# How do you find the discriminant of 5x^2-4x+1=3x and use it to determine if the equation has one, two real or two imaginary roots?

##### 2 Answers
Oct 2, 2017

See a solution process below:

#### Explanation:

First, we need to put the equation in standard form. Subtract $\textcolor{red}{3 x}$ from each side of the equation to put the equation in standard form while keeping the equation balanced:

$5 {x}^{2} - 4 x - \textcolor{red}{3 x} + 1 = 3 x - \textcolor{red}{3 x}$

$5 {x}^{2} + \left(- 4 - \textcolor{red}{3}\right) x + 1 = 0$

$5 {x}^{2} + \left(- 7\right) x + 1 = 0$

$5 {x}^{2} - 7 x + 1 = 0$

The quadratic formula states:

For $a {x}^{2} + b x + c = 0$, the values of $x$ which are the solutions to the equation are given by:

$x = \frac{- b \pm \sqrt{{b}^{2} - 4 a c}}{2 a}$

The discriminate is the portion of the quadratic equation within the radical: ${\textcolor{b l u e}{b}}^{2} - 4 \textcolor{red}{a} \textcolor{g r e e n}{c}$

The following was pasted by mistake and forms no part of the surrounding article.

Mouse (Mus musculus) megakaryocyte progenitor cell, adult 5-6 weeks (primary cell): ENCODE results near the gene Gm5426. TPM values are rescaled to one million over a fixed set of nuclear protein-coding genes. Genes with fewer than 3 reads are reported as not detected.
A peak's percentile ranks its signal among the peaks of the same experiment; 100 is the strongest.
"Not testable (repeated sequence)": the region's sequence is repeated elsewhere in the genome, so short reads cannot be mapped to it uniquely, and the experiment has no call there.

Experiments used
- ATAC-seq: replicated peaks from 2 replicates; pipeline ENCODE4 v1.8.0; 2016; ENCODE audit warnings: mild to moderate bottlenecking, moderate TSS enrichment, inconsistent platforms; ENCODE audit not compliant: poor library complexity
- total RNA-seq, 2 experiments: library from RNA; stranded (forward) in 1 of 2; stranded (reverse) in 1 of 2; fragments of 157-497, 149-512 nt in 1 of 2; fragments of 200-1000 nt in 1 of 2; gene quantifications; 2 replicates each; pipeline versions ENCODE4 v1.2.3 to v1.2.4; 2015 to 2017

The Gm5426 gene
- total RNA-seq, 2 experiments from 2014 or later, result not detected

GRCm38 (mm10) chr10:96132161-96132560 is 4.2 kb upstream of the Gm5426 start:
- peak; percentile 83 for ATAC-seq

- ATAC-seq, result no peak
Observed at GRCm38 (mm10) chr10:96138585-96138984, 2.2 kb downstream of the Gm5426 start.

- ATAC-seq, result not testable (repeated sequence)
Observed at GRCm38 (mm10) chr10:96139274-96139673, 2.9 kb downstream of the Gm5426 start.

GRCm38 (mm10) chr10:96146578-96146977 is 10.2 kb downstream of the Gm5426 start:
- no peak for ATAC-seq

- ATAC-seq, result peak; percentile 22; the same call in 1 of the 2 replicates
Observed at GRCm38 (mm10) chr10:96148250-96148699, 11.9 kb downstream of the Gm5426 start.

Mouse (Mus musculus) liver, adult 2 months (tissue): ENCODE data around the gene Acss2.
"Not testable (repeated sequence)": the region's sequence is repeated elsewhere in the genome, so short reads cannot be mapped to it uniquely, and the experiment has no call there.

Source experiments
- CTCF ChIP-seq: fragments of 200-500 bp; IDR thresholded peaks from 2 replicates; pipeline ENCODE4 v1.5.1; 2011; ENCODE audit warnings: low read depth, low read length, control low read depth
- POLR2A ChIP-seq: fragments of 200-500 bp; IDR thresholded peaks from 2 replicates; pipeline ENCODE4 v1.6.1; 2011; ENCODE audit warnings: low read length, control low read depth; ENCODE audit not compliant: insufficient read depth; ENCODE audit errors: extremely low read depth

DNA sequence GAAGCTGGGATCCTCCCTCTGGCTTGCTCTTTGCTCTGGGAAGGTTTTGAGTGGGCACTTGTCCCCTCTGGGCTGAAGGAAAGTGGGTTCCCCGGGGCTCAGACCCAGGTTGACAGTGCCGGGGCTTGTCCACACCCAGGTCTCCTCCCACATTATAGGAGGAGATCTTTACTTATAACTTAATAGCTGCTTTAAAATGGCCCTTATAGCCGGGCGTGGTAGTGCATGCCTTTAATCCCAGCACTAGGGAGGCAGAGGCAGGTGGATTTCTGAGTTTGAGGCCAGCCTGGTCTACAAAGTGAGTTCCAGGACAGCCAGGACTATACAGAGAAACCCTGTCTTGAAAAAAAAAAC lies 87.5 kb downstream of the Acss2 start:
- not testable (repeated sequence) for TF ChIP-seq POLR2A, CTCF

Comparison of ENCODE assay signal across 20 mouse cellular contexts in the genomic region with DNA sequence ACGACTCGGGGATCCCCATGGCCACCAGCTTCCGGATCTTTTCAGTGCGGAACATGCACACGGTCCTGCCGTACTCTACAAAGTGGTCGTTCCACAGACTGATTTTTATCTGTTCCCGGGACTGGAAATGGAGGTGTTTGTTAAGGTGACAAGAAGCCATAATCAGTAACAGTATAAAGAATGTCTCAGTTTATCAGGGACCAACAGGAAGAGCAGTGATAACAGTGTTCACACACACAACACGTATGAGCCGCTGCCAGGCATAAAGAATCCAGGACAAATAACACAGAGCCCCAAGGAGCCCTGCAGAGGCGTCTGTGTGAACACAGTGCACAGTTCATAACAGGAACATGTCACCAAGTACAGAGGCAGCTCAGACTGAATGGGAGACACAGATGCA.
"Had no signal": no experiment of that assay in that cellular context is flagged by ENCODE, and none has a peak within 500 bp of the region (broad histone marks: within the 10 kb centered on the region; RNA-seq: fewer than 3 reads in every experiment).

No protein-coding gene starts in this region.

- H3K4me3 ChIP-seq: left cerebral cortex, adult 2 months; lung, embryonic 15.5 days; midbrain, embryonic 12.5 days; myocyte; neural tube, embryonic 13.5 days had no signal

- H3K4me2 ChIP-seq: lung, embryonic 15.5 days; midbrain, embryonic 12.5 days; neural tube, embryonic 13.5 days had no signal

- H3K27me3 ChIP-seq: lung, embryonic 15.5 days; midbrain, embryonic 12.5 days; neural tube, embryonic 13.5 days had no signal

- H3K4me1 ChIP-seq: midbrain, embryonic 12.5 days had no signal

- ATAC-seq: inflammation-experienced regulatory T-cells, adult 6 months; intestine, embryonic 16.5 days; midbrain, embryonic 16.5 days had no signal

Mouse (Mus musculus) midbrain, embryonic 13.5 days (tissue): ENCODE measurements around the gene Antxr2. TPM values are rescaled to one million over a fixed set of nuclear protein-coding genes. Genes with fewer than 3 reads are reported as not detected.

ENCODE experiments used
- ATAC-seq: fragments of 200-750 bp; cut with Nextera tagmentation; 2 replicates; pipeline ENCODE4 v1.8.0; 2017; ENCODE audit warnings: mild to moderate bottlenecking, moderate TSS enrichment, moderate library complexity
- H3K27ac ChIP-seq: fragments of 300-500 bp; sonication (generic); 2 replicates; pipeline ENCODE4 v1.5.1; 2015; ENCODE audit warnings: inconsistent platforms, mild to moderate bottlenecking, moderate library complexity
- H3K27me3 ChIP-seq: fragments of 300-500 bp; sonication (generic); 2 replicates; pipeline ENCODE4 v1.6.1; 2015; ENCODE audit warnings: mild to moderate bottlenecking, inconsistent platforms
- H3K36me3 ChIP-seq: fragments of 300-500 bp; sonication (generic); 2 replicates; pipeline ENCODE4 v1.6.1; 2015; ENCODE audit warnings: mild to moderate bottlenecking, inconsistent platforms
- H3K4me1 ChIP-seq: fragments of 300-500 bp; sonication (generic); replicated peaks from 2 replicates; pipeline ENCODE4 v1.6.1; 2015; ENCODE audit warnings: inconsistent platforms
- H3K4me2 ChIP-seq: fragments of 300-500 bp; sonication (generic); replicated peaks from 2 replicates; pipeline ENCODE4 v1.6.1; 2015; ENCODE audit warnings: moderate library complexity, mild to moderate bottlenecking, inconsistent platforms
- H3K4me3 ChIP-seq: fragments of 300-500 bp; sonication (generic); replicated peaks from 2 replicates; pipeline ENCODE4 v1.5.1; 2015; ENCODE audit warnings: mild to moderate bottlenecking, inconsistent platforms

If the discriminate is:
- Positive, you will get two real solutions
- Zero you get just ONE solution
- Negative you get complex solutions

To find the discriminant for this problem substitute:

$\textcolor{red}{5}$ for $\textcolor{red}{a}$

$\textcolor{b l u e}{- 7}$ for $\textcolor{b l u e}{b}$

$\textcolor{g r e e n}{1}$ for $\textcolor{g r e e n}{c}$

${\textcolor{b l u e}{\left(- 7\right)}}^{2} - \left(4 \cdot \textcolor{red}{5} \cdot \textcolor{g r e e n}{1}\right)$

$49 - 20$

$29$

Because the discriminate is positive, you will get two real solutions or roots.

Oct 2, 2017

See below.

#### Explanation:

Arrange $5 {x}^{2} - 4 x + 1 = 3 x$

To get: $5 {x}^{2} - 7 x + 1 = 0$

We now have the form:

$a {x}^{2} + b x + 2$

The discriminant of a quadratic is:

$\sqrt{{b}^{2} - 4 a c}$

if: ${b}^{2} - 4 a c > 0$ then the roots are real and different.

if: ${b}^{2} - 4 a c = 0$ then the roots are real and repeated,( this is sometimes just called a single root).

if: ${b}^{2} - 4 a c < 0$ then the roots are imaginary ( we will have the root of a negative number).

Hope this helps.